The smell of burned rubber and smoke wafted through Mount Maunganui's industrial area yesterday as punters in their hundreds lined up to watch classic bikes and cars on show.
The action was part of a Bay of Plenty Coastal Cruisers Hot Rod Show which showcased about 150 mint-condition American muscle cars, bikes and trucks.
Among them was Paul Collins' 2006 Orange County Chopper. The bike, with painted blue and orange flames, is believed to be just one of two such machines in New Zealand.
Mr Collins said it was his "baby", worth $60,000 to $65,000. The Bethlehem family man said he saw an ad for the event in the paper and was keen to get involved.
"I thought it would be a good way to get out into the community and meet people."
Mr Collins had two other vehicles on display at the Cruisers' Cherokee Pl clubhouse. They were a red 1964 mint-condition Firebird 400 and a white 1964 Chevy C10 longbed stepside.
But it was the bike that was the showstopper, with people taking turns to snap photos of themselves sitting on it.
By noon, the area was packed with people and families making the most of the displays.
President Mike 'Roach' Cochrane said the turnout was fantastic and way up on last year's event.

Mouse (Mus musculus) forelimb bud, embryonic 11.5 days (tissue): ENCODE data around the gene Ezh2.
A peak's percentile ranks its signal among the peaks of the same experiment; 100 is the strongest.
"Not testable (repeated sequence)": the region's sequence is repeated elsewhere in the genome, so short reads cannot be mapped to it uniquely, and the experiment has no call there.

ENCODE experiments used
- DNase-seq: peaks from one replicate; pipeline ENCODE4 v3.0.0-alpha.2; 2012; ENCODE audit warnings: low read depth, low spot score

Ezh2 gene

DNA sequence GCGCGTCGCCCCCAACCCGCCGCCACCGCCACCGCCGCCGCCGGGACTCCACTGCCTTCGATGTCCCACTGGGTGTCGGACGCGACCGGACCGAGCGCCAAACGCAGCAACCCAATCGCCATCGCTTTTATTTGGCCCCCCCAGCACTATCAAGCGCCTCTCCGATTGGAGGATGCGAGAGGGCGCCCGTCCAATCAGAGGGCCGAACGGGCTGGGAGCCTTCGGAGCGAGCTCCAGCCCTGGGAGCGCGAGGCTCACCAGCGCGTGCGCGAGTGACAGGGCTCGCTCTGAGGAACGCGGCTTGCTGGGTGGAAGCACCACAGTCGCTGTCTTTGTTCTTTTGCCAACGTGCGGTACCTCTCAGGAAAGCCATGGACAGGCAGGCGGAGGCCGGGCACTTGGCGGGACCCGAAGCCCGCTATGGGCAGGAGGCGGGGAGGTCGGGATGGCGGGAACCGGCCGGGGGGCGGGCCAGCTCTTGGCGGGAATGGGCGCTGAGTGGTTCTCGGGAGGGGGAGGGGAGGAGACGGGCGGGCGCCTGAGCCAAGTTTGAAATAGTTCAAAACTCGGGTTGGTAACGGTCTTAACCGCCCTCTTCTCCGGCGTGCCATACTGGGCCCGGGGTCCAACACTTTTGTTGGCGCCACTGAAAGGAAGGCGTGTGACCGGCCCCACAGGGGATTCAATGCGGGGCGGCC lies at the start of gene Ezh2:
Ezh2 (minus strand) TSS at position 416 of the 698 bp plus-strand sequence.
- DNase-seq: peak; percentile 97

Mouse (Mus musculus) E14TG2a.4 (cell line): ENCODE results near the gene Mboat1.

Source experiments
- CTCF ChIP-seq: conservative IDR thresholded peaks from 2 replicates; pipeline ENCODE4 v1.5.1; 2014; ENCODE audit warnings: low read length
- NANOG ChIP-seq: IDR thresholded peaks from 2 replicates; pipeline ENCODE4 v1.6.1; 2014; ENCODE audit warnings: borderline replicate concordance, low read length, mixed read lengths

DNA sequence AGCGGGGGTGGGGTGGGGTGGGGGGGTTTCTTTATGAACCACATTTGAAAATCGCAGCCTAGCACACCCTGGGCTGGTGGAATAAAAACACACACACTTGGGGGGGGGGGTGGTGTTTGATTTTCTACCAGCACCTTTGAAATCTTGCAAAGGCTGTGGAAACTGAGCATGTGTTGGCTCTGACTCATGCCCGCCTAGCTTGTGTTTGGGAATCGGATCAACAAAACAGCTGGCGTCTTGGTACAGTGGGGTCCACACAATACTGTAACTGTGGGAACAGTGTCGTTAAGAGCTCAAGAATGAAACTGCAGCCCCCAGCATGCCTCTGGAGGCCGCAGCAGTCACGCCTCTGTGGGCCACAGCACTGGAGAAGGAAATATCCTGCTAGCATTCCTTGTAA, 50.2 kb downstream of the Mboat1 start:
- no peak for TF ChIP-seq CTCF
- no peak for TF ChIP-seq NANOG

"Last year it was raining so that really quietened things down. No one wanted to get their bikes wet. But this year, the sun's out, it's great."
Car enthusiasts and bikers from across the North Island took part, including bikers who travelled up from Wellington. The event was the third of its kind in Tauranga.
"Motorcycle clubs traditionally hold a poker run but it has been getting harder and harder to get a weekend where it wasn't clashing with anything else," Mr Cochrane said. "So we thought we had the facility here with the clubhouse and the reserve. We also have car clubs that use our building - the Bay Rodders and NSRA [National Street Rod Association] - so we have a pretty good core group that we can rely on for events like this."
Burnout displays with Harley Davidsons were a crowd favourite, with huge clouds of smoke wafting over punters.
The event was more about bringing together like-minded car and bike enthusiasts rather than making money, Mr Cochrane said. Entry was a gold-coin donation, which covered event costs and aided the three clubs.